of persons enjoying immunity from prosecution and to abolish, in particular,
the immunity provided for parliamentary candidates, members of the central
electoral commission, members of regional and local electoral commissions,
candidate mayors and local council candidates.” This recommendation was
repeated in the compliance report on
33. Having stated that privileges and immunities should be limited to what is absolutely necessary (i) for the proper functioning of a Republic; (ii) what is strictly required by the separation of powers; and (iii) the delimitations of areas of discretion; it does not follow that all existing privileges and immunities, which can no longer be justified, should be done away with immediately, and that no consideration be given to the timing and method of such abolition.
34. One can concede that the range of privileges and immunities in
35. Some of the privileges and immunities could give rise to a
resurrection of the happily buried right of sanctuary, which provided an
umbrella of protection, at times, temporary and brief as respite, at other
times, for some scandalously long or indefinite period, to people absconding
from justice. In the generosity for protection,
36. On the other hand, the procedure for pruning and lopping off what is
excessive should however be agreed upon by wide consensus. Immediate excision
of these rights might be considered by the opposition as a threat. Given that
37. It can be considered exceptional that immunity is extended to mere candidates for public office. The only conceivable justification for such an extension is to prevent undue pressure on the candidates and guarantee that elections are not affected by ungrounded indictments or detentions. This justification must be balanced against the reasons favouring the limitation of immunity and underpinning the GRECO recommendations.
Taking into account the importance of the office in the political system, in a
young democracy such as
39. Regarding the electoral administration and more particularly the central organ of this administration, i.e. the Central Election Commission, it would be advisable to distinguish the members vis-à-vis the staff members. The members, all appointed by elected stakeholders (political parties sitting at the National Assembly and the President of the Republic), themselves stakeholders highly involved by their decisions – occurring in the Central Election Commission sessions – in the organisation of the elections, should enjoy immunity during their entire mandate, due to the high level of risk of pressure they could undergo from political factions, Government, etc. In spite of the GRECO recommendations regarding the members of the Central Election Commission, the Venice Commission recommends for the time being maintaining immunity to the Central Election Commission’s members. On the contrary, it seems excessive to provide the staff of the electoral administration with immunity; such personnel should be considered comparable to other civil servants, in spite of the fact that they are staff members of a body independent from any Ministry or national Agency.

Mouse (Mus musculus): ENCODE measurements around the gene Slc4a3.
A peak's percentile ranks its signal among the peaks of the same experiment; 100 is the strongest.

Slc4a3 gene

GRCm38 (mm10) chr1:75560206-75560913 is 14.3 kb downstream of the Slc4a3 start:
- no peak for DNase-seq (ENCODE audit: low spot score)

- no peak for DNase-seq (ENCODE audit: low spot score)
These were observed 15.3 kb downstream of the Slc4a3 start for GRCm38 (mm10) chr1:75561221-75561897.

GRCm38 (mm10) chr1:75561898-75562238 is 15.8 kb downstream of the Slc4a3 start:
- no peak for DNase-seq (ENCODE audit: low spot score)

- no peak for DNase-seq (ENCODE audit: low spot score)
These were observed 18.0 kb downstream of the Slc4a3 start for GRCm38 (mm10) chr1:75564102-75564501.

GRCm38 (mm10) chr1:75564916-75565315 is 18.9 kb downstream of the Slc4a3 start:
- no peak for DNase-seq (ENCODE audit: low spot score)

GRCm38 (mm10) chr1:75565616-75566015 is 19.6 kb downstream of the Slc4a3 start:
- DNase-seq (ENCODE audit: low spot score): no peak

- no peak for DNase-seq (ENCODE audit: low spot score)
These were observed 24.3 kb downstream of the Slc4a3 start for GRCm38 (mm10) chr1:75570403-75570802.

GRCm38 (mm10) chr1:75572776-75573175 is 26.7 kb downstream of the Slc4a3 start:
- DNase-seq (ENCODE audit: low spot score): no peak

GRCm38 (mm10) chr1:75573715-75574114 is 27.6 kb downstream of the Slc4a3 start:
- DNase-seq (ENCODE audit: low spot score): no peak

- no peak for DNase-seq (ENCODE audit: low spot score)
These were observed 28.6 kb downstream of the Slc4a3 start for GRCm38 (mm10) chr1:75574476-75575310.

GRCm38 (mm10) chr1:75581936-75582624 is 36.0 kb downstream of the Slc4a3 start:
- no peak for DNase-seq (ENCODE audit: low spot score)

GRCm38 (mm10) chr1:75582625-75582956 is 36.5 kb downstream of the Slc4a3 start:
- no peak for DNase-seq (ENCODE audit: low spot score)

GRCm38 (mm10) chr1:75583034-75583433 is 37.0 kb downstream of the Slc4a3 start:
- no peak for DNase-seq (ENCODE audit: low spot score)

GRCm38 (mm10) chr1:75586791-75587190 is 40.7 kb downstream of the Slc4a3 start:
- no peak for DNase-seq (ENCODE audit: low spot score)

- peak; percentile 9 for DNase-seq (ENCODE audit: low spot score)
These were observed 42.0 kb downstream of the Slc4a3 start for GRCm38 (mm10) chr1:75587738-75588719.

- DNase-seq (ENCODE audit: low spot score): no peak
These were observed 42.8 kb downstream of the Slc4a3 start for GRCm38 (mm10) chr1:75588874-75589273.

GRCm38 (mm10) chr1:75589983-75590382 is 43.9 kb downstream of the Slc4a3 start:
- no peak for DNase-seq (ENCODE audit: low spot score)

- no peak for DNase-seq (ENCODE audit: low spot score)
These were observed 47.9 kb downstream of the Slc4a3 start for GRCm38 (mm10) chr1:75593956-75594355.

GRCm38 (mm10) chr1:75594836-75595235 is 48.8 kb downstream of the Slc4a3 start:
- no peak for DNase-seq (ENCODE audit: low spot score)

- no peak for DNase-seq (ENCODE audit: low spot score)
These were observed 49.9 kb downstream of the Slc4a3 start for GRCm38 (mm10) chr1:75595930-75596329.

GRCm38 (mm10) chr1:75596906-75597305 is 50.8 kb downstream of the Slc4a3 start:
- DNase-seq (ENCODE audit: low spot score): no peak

Clinton v. Jones, 520
 On this purpose, see as well the case Forrester v. White, 484 U.S. 219 (1988), No. 86-761. Argued November 2, 1987, Decided January 12, 1988.
 Butz v. Economou, 438
 Scheuer v. Rhodes, 416
 Basic Law of
 Vide the Venice Commission’s Report on the regime of Parliamentary immunity, CDL-INF(1996)007.
 Law on the National Assembly and Presidential Elections – This Act defines an elector for the first time – as a person whose name is included in the register of electors. Hence the electors in a presidential election must be registered as voters.
“Law on the Electoral Commission (EC) […] – Section 3A [p]rovides for the immunity of the Electoral Commission members and officers from personal liability for actions they may take in the course of their duties.”
 Mozambique Electoral Law – Law no. 20/2002 of the 10th October 2002, published in the Official Bulletin of the Republic (October 10, 2002, Edition 1, no. 41):
“Article 15 (Legal immunity): During their terms of office the members of National Electoral Commission enjoy legal immunity except in those cases in which their activities might have an improper effect on the final result of elections or referenda.”
 CDL-AD(2002)023rev, II. 3.1.
 CDL-AD(2002)023rev, II. 3.1. c.
 CDL-AD(2002)023rev, II. 3.1. b.
 See the
examples quoted above as well as
 Inter alia,
 Regarding the GRECO’s recommendations notably, it is recommended to refer to the Venice Commission’s Opinion on the draft amendments to Article 23.5 of the Law on the Human Rights Defender for more details (CDL(2008)087).
 Council of Europe Resolution (97)24 on the Twenty Guiding Principles for the Fight Against Corruption, Committee of Ministers (adopted by the Committee of Ministers on 6 November 1997 at the 101st session of the Committee of Ministers), Guiding Principle no. 6.
 Fifth General Activity Report (2004), adopted by GRECO at its 22nd Plenary Meeting (Strasbourg, 14-18 March 2005; Greco (2005) 1E Final).
 Joint First and Second Evaluation Round – Evaluation Report on Armenia, adopted by GRECO at its 27th Plenary Meeting (Strasbourg, 6-10 March 2006; Greco Eval I-II Rep (2005) 2E), par. 56.
 See par. 31 of the present opinion.